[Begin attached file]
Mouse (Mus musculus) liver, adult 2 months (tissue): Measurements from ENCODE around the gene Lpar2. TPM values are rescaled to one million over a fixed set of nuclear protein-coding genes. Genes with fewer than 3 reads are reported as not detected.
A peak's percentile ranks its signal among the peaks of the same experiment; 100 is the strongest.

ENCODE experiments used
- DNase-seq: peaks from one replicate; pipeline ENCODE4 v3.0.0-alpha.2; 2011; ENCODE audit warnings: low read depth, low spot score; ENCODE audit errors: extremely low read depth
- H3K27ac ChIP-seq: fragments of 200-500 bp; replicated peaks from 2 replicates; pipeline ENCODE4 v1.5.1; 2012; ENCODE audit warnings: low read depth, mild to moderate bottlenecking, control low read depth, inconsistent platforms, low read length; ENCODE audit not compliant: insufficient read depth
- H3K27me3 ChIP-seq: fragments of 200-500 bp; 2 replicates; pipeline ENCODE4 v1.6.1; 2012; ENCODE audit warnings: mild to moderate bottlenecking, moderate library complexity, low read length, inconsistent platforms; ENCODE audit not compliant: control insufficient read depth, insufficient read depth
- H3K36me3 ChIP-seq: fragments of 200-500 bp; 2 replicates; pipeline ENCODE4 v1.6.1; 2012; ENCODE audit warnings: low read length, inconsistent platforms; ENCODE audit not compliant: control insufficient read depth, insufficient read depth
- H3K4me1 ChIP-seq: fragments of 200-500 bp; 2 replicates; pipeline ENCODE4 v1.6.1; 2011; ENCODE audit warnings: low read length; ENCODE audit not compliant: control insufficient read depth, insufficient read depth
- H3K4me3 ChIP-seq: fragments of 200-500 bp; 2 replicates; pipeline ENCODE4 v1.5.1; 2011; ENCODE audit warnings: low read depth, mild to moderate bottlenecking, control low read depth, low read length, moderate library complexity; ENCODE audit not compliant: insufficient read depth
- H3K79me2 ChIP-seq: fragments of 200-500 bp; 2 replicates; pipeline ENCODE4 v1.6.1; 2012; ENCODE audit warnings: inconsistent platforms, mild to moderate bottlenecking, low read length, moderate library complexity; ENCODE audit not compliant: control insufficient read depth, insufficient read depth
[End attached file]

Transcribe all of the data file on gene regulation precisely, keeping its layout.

Mouse (Mus musculus) liver, adult 2 months (tissue): Measurements from ENCODE around the gene Lpar2. TPM values are rescaled to one million over a fixed set of nuclear protein-coding genes. Genes with fewer than 3 reads are reported as not detected.
A peak's percentile ranks its signal among the peaks of the same experiment; 100 is the strongest.

ENCODE experiments used
- DNase-seq: peaks from one replicate; pipeline ENCODE4 v3.0.0-alpha.2; 2011; ENCODE audit warnings: low read depth, low spot score; ENCODE audit errors: extremely low read depth
- H3K27ac ChIP-seq: fragments of 200-500 bp; replicated peaks from 2 replicates; pipeline ENCODE4 v1.5.1; 2012; ENCODE audit warnings: low read depth, mild to moderate bottlenecking, control low read depth, inconsistent platforms, low read length; ENCODE audit not compliant: insufficient read depth
- H3K27me3 ChIP-seq: fragments of 200-500 bp; 2 replicates; pipeline ENCODE4 v1.6.1; 2012; ENCODE audit warnings: mild to moderate bottlenecking, moderate library complexity, low read length, inconsistent platforms; ENCODE audit not compliant: control insufficient read depth, insufficient read depth
- H3K36me3 ChIP-seq: fragments of 200-500 bp; 2 replicates; pipeline ENCODE4 v1.6.1; 2012; ENCODE audit warnings: low read length, inconsistent platforms; ENCODE audit not compliant: control insufficient read depth, insufficient read depth
- H3K4me1 ChIP-seq: fragments of 200-500 bp; 2 replicates; pipeline ENCODE4 v1.6.1; 2011; ENCODE audit warnings: low read length; ENCODE audit not compliant: control insufficient read depth, insufficient read depth
- H3K4me3 ChIP-seq: fragments of 200-500 bp; 2 replicates; pipeline ENCODE4 v1.5.1; 2011; ENCODE audit warnings: low read depth, mild to moderate bottlenecking, control low read depth, low read length, moderate library complexity; ENCODE audit not compliant: insufficient read depth
- H3K79me2 ChIP-seq: fragments of 200-500 bp; 2 replicates; pipeline ENCODE4 v1.6.1; 2012; ENCODE audit warnings: inconsistent platforms, mild to moderate bottlenecking, low read length, moderate library complexity; ENCODE audit not compliant: control insufficient read depth, insufficient read depth